Thursday, November 12, 2009

More Wisdom from John Kessel's Blog:

Tryouts and Our Deepest Fear

For those who favor brevity these 2 things really stuck out to me:

from Mia Hamm:
"Do you remember why you play or has it been too long? Do you play because you've worked so hard to get where you are or is it because you love to be part of a team? Is it because you love the anxiety before the game? Is it because you don't want to let anyone down or because you don't want to let yourself down? Somewhere behind the athlete you've become, the hours of practice, the coaches who pushed you, the teammates who believe in you, and the fans who cheer for you is the little girl who took that first perfect shot. The little girl who fell in love with the game and never looked back, PLAY FOR HER."

from Marianne Williamson:
Our deepest fear is not that we are inadequate.
Our deepest fear is that we are powerful beyond measure.

It is our light, not our darkness, that most frightens us.
We ask ourselves, Who am I to be brilliant,
gorgeous, handsome, talented and fabulous?

Actually, who are you not to be?
You are a child of God.

Your playing small does not serve the world.
There is nothing enlightened about shrinking
so that other people won't feel insecure around you.
We are all meant to shine, as children do.

We were born to make manifest the glory of God within us.
It is not just in some; it is in everyone.

And, as we let our own light shine, we consciously give
other people permission to do the same.
As we are liberated from our fear,
our presence automatically liberates others.

Wednesday, November 11, 2009

Steven Plisk is a Genius

Read if you value a structure beyond "keep it simple"

I get questions that refer to a specific coaching situation or what an athlete has in mind for their training. When asked, my response is "If you had to do it that way this is what I would do but if you ask me how I would do it I will tell you a different story." When has excellence been formed on the foundation of compromise?

A common trend in coaching is for coaches who have a specific population in mind generalizing advice to all populations and environments. If all I did was train a collegiate volleyball team my advice would probably center on that environment. But since I get to train athletes at many different levels of development, and since I also recruit athletes to participate in my ELITE long-term athlete development program, and since I am seeking to truly help develop a process that will develop elite volleyball players and athletes I will continue to discuss the optimization of the physical preparation process.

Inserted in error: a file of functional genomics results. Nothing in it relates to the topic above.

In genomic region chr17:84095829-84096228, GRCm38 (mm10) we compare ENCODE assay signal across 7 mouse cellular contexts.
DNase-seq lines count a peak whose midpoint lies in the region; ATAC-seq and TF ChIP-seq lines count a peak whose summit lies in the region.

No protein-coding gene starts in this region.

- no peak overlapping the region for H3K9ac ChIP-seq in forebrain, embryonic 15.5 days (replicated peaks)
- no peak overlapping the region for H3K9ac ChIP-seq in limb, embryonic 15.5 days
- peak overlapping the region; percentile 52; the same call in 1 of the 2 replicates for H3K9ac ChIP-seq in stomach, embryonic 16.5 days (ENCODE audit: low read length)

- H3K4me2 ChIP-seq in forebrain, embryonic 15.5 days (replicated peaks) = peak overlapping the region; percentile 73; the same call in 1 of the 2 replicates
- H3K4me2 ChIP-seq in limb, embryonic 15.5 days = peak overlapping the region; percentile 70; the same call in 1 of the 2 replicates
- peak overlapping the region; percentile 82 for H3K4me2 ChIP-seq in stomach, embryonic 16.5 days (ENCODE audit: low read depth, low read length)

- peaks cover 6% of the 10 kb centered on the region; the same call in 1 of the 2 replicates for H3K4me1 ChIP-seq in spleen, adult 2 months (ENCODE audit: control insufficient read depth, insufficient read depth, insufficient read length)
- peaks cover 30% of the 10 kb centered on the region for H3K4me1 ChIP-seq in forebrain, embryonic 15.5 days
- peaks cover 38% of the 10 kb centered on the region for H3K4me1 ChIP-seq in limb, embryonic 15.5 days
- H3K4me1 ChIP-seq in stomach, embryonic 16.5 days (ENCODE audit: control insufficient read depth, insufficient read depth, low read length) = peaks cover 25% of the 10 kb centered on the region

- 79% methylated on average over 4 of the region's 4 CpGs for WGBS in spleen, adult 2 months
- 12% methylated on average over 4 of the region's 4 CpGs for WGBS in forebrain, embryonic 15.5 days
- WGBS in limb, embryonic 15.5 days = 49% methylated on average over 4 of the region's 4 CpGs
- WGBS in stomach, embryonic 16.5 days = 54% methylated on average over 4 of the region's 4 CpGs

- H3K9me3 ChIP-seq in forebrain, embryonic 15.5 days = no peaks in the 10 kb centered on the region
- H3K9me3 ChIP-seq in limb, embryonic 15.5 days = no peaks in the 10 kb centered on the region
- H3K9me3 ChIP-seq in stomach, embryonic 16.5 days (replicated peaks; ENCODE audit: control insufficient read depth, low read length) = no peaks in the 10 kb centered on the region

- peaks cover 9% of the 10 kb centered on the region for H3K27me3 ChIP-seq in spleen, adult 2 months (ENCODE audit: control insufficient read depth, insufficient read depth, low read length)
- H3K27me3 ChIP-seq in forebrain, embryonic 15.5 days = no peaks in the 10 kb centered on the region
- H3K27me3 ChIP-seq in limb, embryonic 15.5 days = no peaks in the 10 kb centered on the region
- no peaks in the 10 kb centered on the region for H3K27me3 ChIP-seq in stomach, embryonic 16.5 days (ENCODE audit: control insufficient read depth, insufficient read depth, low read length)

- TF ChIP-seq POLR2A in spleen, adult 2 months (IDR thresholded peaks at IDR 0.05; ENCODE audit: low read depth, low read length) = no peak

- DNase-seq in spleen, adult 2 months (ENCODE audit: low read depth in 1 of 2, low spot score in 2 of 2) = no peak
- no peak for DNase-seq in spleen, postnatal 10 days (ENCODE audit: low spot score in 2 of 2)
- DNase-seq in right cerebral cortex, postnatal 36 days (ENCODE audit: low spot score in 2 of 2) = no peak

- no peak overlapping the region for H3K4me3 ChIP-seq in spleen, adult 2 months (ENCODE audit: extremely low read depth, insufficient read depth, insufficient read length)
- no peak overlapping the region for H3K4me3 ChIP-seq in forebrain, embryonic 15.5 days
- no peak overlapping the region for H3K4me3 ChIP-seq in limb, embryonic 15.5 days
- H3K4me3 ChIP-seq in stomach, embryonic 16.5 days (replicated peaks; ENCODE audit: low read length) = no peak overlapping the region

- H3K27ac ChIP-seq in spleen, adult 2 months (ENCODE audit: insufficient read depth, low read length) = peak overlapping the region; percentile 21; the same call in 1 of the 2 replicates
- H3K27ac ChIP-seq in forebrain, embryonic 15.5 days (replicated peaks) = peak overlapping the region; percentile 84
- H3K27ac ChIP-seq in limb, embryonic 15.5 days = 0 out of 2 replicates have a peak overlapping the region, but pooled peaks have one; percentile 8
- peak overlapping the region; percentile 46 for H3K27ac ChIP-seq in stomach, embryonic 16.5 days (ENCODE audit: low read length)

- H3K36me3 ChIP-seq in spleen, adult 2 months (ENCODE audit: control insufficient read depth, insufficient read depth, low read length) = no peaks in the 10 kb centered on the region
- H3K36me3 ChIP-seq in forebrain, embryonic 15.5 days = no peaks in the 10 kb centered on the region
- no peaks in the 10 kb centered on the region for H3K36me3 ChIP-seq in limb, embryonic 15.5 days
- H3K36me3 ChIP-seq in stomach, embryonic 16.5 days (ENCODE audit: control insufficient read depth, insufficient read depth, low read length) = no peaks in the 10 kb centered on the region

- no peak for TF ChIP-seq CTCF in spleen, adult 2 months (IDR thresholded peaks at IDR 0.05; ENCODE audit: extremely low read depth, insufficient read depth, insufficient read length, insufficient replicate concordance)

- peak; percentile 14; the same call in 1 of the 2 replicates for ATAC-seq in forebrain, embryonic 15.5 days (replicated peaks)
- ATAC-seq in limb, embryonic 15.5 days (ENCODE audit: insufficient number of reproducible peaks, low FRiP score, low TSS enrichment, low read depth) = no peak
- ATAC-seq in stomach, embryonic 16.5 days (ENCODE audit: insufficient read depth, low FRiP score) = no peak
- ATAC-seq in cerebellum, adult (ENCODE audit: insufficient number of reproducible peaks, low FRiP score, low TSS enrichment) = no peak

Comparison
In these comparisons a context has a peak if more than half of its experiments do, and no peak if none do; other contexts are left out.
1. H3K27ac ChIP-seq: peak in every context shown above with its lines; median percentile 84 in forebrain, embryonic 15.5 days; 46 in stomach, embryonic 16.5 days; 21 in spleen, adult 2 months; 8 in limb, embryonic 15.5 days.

That is all.

Monday, November 9, 2009

Is strength enough?

The Plan (It is elegant in its simplicity):

The Actual Process (Note the drastic change in form):

The Complete View:

Is it fairly easy to see how small errors in the development of motor skill can drastically affect our total accuracy and by extension our development of a "complete" athlete (with respect to the targeted motor qualities)?

To many coaches the "strong" athlete is key but how much is being left on the table? How does strength help them express other qualities? When does an athlete have enough strength and when should more time be focused on other motor qualities (perhaps the ones we are sucking at apparently in the example above)?

Strength and speed in combination is typically oversimplified as the term power (I am guilty of this as well) but what happens when transfer to sport tells us that the speed side of the equation is more significant and we are off target and underdeveloped there?

The goal of training should have integrity to it and strength training plays a big part in this but if we allow for proximity bias to occur the strength coach will always lean towards strength!

We should be clear to athletes that development is a comprehensive process and excellence and expertise in one motor skill does not guarantee expertise in the others.

LT266 Meet Results:

Execution on my snatch attempts was poor and is an extension of my training to date. I'm still working very hard on my 2nd pull and being more patient to the end. Staying over the bar longer is key but I am learning how to squeeze, or "tuck", the bar in towards my hips so the bar doesn't sneak away from me and go on its own ride. Keeping my knuckles over the bar and setting my hips more slowly will also definitely help me execute more effectively in the future. Now a blending/layering of technical work in combination with "gettin' after it" more for further improvements.

Clean and Jerk:
My psychological/physiological arousal level is definitely more accurate on my clean and jerk attempts. The bending of my knees/hips before I drop into position to initiate the clean helps me to set my hips/ankles (making sure I feel my foot/ankle engaging with the floor). I realize for many this may be overkill but for me I feel much better in my set position if I set my foot diligently. Overall I kept the bar in close and pulled hard and long with my feet glued to the platform until the last possible millisecond. Patient in my recovery on 125k but more aggressive with 130 and 135k (by necessity). Jerks were solid but still need more strength from my trunk and hips to support stronger drive and recovery. Overall, my kung fu was strong on clean and jerk.

I also had a better focus on my visual targeting/accuracy for the clean and jerk. A lack of platform experience (this being only my 2nd competition) had me a little confused on where I should be focusing and how to reduce distractions (environmentally and internally).

Also snatched 110k in training 10 days after...

It was killer!